Environmentalists challenge government on sewage crisis created by South Bay Plant

On Behalf of | Apr 18, 2024 | Environmental Law, Firm News

A critical environmental conflict is unfolding. The South Bay International Wastewater Treatment Plant has released vast amounts of sewage and toxic chemicals into the Tijuana River and Pacific Ocean, a direct violation of its Clean Water Act permit. This issue has not only led to public health concerns but also frequent beach closures and damage to the delicate Tijuana River Estuary ecosystem.

Taking action against pollution

Coastal Environmental Rights Foundation (CERF) and San Diego Coastkeeper (Coastkeeper) have taken a stand by filing a lawsuit in the United States District Court for the Southern District of California against the International Boundary and Water Commission (IBWC) and Veolia Water North America-West (Veolia). The lawsuit alleges that over the past five years, the facility located in the South Bay has consistently exceeded its permit limits, releasing harmful hazardous chemicals and sewage bacteria. These pollutants have ravaged the Tijuana River and surrounding coastal waters, posing severe public health risks and resulting in economic harm to communities like Imperial Beach and San Ysidro.

Demanding change and accountability

Coastkeeper and CERF aim to secure a court order to halt these illegal actions immediately. Further, they are pushing to penalize Veolia for its poor management of the facility. Veolia, a private entity, operates the treatment plant under contract with the IBWC.

The Clean Water Act violations documented in the lawsuit include:

  • Over 500 violations of permit limits for discharges into the Pacific Ocean, including 130 violations involving extremely hazardous chemicals such as DDT and PCBs at levels thousands of times the limit. PCBs and DDT were banned in the U.S. decades ago.
  • Numerous violations from spills and discharges of bacterial pathogens, trash, and heavy metals, including lead, from canyon collectors funneling waste directly into the Tijuana River Estuary.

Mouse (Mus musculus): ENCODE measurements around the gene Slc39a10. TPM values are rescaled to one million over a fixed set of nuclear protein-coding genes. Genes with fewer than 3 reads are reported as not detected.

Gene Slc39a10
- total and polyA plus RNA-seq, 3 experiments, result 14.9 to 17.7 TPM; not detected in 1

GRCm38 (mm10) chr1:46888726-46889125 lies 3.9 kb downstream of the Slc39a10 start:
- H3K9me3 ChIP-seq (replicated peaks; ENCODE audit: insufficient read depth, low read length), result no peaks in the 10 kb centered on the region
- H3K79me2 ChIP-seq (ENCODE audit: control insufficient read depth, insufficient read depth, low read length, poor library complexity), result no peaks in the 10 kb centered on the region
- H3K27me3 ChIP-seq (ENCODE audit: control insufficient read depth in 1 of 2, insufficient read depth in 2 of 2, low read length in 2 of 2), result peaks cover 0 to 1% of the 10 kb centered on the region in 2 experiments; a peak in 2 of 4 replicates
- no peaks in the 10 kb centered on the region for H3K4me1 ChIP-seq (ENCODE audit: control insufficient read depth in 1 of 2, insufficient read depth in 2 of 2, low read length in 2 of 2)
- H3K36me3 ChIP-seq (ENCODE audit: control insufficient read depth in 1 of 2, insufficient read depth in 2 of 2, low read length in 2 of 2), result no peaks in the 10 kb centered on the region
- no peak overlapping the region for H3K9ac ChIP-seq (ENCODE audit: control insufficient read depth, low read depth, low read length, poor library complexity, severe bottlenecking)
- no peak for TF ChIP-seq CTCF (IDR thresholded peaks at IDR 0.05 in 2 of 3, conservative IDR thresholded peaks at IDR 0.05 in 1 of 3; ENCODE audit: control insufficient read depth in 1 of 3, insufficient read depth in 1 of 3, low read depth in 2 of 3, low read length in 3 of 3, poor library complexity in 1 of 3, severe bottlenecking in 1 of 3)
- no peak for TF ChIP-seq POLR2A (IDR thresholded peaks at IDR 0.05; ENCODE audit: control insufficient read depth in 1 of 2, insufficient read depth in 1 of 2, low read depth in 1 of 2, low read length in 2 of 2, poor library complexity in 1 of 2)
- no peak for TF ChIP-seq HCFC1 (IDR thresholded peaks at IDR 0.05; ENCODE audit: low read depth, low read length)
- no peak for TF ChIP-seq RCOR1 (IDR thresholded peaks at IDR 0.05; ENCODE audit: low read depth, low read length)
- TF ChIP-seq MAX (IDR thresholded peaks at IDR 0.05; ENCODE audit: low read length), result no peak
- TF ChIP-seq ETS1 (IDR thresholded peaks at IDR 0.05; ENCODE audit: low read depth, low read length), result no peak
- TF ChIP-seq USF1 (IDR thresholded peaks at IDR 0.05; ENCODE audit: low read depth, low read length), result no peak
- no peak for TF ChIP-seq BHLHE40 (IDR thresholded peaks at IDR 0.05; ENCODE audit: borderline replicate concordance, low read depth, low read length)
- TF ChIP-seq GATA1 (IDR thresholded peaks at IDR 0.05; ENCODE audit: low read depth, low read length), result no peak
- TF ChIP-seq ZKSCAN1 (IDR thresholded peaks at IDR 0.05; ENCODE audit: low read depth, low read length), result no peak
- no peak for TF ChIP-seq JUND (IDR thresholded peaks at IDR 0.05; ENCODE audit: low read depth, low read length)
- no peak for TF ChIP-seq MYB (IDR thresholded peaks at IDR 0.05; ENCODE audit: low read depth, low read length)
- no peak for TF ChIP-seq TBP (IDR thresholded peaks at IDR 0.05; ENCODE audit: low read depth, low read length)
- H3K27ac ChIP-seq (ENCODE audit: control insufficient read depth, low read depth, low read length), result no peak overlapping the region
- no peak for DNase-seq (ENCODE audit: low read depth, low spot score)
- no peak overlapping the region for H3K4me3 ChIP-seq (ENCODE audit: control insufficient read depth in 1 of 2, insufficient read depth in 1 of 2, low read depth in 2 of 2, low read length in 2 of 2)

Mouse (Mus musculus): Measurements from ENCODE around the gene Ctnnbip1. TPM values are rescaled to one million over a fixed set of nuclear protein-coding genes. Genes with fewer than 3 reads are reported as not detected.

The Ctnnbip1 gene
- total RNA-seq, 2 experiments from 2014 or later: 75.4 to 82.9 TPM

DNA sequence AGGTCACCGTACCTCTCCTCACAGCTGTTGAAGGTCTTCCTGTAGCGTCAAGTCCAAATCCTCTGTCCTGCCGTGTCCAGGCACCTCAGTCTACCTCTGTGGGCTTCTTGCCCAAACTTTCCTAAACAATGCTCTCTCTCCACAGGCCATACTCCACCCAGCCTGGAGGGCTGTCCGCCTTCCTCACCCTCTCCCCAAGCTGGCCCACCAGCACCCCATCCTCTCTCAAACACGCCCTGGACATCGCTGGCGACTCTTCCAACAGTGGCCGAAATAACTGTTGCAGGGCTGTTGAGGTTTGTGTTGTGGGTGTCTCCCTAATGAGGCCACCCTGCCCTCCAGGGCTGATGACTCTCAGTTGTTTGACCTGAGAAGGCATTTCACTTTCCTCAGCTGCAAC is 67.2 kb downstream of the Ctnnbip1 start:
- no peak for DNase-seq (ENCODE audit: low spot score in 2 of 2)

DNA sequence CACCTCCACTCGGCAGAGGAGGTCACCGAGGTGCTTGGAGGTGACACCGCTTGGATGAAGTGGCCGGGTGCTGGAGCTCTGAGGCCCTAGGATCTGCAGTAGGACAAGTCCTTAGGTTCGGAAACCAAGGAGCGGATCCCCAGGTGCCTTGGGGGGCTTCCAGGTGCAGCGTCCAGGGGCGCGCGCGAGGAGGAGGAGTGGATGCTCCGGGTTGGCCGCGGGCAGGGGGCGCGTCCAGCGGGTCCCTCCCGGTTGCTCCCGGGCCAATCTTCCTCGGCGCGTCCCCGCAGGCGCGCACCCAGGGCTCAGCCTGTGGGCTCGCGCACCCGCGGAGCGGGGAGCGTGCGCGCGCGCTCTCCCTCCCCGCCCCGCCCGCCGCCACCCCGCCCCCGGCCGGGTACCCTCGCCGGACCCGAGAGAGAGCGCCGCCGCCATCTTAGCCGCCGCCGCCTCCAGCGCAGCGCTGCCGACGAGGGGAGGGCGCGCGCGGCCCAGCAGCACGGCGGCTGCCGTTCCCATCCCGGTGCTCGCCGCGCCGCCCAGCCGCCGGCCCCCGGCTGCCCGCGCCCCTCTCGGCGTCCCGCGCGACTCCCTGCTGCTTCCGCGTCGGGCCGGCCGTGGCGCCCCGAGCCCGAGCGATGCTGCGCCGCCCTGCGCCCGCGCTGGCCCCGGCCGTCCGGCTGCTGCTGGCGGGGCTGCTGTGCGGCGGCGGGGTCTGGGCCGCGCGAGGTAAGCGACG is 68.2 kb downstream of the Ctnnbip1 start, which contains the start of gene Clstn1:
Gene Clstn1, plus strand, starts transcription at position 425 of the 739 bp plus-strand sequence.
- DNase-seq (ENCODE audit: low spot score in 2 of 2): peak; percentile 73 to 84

• Violations of receiving water limits for bacteria in the Pacific Ocean at hundreds of times the allowable limit, in areas designated for water recreation and shellfish harvesting.
  • Failure to submit self-monitoring reports, depriving the public of meaningful access to information about the treatment plant’s discharges.

“We are bringing this lawsuit on behalf of the people in our South Bay communities that continue to suffer the effects of IBWC’s incompetence, and the coastal and marine wildlife and natural resources severely degraded by this relentless flow of pollution,” said Phillip Musegaas, Executive Director of Coastkeeper. “We will use the power of the law to hold IBWC accountable and compel action to solve the Tijuana sewage crisis once and for all.”

“We need a holistic, fully funded solution to this public health and environmental catastrophe,” said Marco Gonzalez, Executive Director and lead counsel for CERF. “The historical patchwork of funding and planning clearly hasn’t worked. The government needs to act with the sense of urgency demanded by this situation.”

A history of neglect and funding woes

IBWC, part of the U.S. Department of State, is responsible for managing border infrastructure. Since being built in 1990, the treatment plant has faced numerous maintenance and operational issues, resulting in persistent and severe coastal and estuarine pollution. Imperial Beach has suffered significantly, with its beaches closed for more than two years due to pollution discharged from the facility and additional raw sewage from Tijuana.

Previous litigation against IBWC in 2022 concerning pollution in the Pacific Ocean and Tijuana Estuary resulted in a $300 million EPA grant to upgrade and expand the treatment plant. Still, IBWC admitted under pressure in 2023 that the plant required at least $150 million in fixes to reach basic operational standards. Furthermore, anticipated expansions to meet future demands could cost close to $1 billion. Despite receiving an extra $103 million in federal funds in March 2024, the plant’s violations of its permit persist, and vast amounts of chemical sewage continue to pollute the Tijuana River Valley and affect local communities.

Seeking a cleaner future

This lawsuit highlights the ongoing struggle for environmental justice and accountability. It underscores the importance of maintaining infrastructure and the dire consequences of neglect. As the case progresses, it serves as a reminder of the necessity for vigilant oversight and the power of legal recourse in advocating for a cleaner, healthier environment for all.

About San Diego Coastkeeper

Founded in 1995, San Diego Coastkeeper protects and restores San Diego County’s bays, beaches, watersheds, and ocean for the people and wildlife that depend on them. Coastkeeper balances community outreach, education, science, advocacy, and legal enforcement to promote clean water stewardship and a healthy coastal ecosystem.

For more information, visit www.sdcoastkeeper.org

About Coastal Environmental Rights Foundation

Established in 2008 by a group of environmentally conscious surfers in Encinitas, CA, the Coastal Environmental Rights Foundation (CERF) stands firm in its commitment to environmental conservation. CERF’s mission is to safeguard, preserve, and defend the ecological integrity of the California coastline, its diverse habitats, and its invaluable natural resources. To explore CERF’s initiatives or for further information, please visit www.CERF.org. CERF is legally represented by the team at Coast Law Group, LLP, accessible at www.coastlaw.com.